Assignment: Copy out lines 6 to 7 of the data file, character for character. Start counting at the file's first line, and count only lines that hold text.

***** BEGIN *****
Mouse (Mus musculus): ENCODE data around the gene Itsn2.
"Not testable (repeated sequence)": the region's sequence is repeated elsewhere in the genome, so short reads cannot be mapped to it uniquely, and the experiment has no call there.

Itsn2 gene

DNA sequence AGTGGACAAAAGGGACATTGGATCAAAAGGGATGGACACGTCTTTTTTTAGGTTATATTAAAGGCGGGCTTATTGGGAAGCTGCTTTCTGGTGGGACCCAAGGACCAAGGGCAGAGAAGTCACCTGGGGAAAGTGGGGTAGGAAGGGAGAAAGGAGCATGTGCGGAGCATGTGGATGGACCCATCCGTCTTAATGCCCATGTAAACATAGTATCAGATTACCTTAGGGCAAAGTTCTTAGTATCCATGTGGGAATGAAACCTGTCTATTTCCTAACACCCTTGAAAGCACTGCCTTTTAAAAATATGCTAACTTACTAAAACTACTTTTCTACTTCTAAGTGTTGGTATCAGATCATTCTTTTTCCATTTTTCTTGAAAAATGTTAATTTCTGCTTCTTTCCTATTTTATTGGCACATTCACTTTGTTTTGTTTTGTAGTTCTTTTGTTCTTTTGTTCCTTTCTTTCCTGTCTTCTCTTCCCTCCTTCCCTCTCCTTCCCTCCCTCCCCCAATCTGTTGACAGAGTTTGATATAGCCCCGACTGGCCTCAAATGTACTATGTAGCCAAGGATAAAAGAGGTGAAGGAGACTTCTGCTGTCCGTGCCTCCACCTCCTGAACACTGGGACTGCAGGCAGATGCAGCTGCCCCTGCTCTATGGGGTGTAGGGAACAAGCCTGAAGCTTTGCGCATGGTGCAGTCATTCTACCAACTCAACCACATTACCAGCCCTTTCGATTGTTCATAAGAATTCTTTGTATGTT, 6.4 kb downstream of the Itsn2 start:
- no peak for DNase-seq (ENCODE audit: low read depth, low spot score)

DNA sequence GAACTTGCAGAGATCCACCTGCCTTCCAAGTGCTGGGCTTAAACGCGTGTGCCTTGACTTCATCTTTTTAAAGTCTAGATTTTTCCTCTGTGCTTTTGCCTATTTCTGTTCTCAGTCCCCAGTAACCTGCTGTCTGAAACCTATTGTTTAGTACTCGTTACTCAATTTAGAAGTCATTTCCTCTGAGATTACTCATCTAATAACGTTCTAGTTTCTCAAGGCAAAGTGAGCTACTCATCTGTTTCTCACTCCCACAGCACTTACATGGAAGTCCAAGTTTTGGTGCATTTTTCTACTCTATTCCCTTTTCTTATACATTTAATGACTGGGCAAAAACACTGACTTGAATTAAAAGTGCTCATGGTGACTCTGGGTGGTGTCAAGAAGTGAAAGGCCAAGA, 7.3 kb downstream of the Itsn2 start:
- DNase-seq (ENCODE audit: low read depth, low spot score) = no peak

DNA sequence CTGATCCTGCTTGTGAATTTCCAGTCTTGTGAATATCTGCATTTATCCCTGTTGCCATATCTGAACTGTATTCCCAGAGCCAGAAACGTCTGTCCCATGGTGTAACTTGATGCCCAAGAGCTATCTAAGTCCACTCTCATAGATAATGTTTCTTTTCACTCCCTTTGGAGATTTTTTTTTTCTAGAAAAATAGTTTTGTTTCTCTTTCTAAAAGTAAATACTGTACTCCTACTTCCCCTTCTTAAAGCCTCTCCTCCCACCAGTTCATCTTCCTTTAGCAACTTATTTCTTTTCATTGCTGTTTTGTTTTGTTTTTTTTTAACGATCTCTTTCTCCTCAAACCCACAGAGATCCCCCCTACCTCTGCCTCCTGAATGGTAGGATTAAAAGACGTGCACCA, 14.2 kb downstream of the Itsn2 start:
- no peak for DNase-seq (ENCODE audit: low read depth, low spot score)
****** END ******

DNA sequence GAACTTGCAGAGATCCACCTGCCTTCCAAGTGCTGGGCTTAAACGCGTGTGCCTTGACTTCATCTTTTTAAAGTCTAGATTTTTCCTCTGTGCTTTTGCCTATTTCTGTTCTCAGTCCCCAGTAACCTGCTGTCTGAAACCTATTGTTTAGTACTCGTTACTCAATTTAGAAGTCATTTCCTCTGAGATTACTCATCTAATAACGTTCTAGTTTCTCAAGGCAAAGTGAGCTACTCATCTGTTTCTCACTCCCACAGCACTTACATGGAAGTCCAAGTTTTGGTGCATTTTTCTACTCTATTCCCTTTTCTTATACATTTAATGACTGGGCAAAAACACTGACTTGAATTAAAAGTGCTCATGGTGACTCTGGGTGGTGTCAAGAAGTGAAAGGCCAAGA, 7.3 kb downstream of the Itsn2 start:
- DNase-seq (ENCODE audit: low read depth, low spot score) = no peak